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Hoffmann, R. A wiki for the life sciences where authorship matters. Nature Genetics (2008)

Elevated serum S-100B protein as a predictor of failure to short-term return to work or activities after mild head injury.

Protein S-100B is an established serum marker of primary and secondary brain damage and stroke. A group of patients after mild head injury (MHI) develop post-concussion symptoms that interfere with the ability in the short-term to return to work or undertake certain activities. The aim of this study was to examine the correlation of serum S-100B with short-term outcome after MHI. We studied 100 subjects who were referred to the Emergency Department (ED) after a MHI. All subjects had a GCS of 15 either with or without loss of consciousness (LOC) and/or post-traumatic amnesia (PTA). Serum S-100B was collected within 3 h from the injury and a value of > or = 0.15 microg/L was considered as abnormal. Subjects with other injuries, including scalp or cervical spine, were excluded, as well as those with alcohol/narcotic drug consumption or history of serious physical/mental illness. An independent observer measured the return to work/activities within one week. Thirty-two (32%) subjects had elevated S-100B. The failure to return to work/activities was significantly correlated with elevated S-100B: subjects with increased S-100B had a failure rate of 37.5% versus 4.9% of those with normal values (p = 0.0001). In MHI, the elevated S-100B seemed to correlate with an unfavorable short-term outcome. This might be useful in (1) selecting patients who need closer observation, hospitalization, and further investigations (such as CT scan or MRI), and (2) the prognosis of genuine post-concussion symptoms, that interfere with return to work or activities, versus other causes such as premorbid personality, labyrinthine dysfunction, whiplash syndrome, postinjury stress, occupational injury, litigation, and malingering.[1]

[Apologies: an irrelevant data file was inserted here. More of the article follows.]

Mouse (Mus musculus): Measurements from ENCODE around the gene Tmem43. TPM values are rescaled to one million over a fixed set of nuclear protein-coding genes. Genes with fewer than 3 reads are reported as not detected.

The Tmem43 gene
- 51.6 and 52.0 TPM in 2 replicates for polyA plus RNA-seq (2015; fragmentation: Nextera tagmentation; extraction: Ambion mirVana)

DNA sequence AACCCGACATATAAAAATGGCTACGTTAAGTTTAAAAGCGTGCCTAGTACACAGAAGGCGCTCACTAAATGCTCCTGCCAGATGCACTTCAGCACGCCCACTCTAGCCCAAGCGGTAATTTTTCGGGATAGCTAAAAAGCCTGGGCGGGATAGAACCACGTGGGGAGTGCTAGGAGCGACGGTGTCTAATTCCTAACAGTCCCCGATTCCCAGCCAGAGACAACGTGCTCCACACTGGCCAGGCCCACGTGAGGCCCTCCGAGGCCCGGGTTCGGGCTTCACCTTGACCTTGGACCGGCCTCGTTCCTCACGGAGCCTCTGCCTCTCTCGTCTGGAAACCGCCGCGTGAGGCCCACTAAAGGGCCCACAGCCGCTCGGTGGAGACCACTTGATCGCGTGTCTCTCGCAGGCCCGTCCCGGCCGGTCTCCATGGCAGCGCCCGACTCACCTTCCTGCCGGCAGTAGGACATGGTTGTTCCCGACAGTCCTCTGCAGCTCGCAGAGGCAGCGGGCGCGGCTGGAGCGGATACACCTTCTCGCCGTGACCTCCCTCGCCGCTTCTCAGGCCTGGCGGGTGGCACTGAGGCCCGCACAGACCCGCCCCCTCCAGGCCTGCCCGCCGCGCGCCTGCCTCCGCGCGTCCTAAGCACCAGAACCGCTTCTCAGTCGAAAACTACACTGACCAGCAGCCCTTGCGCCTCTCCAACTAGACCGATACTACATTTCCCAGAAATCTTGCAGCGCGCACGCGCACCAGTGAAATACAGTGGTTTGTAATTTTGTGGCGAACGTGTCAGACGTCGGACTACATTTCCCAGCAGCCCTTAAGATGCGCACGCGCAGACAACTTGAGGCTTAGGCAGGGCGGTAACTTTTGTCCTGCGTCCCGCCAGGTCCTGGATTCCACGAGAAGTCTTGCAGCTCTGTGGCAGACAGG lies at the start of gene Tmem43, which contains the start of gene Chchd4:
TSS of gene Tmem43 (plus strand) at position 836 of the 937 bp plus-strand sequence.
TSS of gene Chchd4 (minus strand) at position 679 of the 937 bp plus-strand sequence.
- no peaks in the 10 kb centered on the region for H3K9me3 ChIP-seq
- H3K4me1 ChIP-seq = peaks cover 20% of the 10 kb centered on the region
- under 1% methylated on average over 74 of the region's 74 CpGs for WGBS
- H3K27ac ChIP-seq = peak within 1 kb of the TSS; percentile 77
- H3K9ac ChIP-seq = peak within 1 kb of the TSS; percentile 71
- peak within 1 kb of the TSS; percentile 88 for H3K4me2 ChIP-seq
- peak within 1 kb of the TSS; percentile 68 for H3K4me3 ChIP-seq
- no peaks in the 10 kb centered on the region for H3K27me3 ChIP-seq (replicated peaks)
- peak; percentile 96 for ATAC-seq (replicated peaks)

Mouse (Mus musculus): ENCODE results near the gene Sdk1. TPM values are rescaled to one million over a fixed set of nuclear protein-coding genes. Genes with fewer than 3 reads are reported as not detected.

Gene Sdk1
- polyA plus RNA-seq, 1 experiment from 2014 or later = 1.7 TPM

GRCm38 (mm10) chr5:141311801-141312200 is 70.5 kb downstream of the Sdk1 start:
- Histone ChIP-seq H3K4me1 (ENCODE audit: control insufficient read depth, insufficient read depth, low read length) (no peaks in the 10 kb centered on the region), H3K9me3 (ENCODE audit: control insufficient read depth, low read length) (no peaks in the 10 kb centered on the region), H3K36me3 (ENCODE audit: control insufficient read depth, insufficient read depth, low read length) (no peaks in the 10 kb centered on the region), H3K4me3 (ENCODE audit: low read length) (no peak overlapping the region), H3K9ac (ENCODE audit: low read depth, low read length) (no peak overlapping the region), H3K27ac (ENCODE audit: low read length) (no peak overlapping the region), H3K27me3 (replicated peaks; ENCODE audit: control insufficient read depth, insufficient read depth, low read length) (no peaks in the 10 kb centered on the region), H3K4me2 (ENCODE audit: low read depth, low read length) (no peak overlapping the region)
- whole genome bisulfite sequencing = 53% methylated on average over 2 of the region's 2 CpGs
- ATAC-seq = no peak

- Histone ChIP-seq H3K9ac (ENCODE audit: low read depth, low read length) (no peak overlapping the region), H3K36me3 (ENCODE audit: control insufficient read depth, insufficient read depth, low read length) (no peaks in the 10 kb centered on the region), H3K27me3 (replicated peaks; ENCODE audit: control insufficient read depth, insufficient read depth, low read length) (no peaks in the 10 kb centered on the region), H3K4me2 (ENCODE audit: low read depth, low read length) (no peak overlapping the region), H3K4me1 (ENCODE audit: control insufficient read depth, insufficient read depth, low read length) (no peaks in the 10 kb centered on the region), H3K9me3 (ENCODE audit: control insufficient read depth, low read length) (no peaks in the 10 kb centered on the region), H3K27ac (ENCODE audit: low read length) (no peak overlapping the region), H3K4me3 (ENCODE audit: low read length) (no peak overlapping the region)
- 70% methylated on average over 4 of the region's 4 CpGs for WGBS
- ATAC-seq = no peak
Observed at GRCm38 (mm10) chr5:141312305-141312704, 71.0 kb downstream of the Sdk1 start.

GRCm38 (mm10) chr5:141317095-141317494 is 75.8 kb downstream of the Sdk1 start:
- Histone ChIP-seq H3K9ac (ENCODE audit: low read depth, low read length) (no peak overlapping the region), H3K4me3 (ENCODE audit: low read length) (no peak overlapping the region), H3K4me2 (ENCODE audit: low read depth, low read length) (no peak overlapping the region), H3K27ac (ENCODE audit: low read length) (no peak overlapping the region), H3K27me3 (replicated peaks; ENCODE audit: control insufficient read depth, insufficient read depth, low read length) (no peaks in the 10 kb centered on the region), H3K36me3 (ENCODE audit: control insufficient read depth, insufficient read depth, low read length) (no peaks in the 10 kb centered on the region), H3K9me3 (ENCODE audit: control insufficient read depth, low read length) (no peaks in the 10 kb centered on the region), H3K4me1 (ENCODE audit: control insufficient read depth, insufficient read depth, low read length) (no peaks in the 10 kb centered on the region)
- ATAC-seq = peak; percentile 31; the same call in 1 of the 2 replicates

1. Elevated serum S-100B protein as a predictor of failure to short-term return to work or activities after mild head injury. Stranjalis, G., Korfias, S., Papapetrou, C., Kouyialis, A., Boviatsis, E., Psachoulia, C., Sakas, D.E. J. Neurotrauma (2004) [Pubmed]
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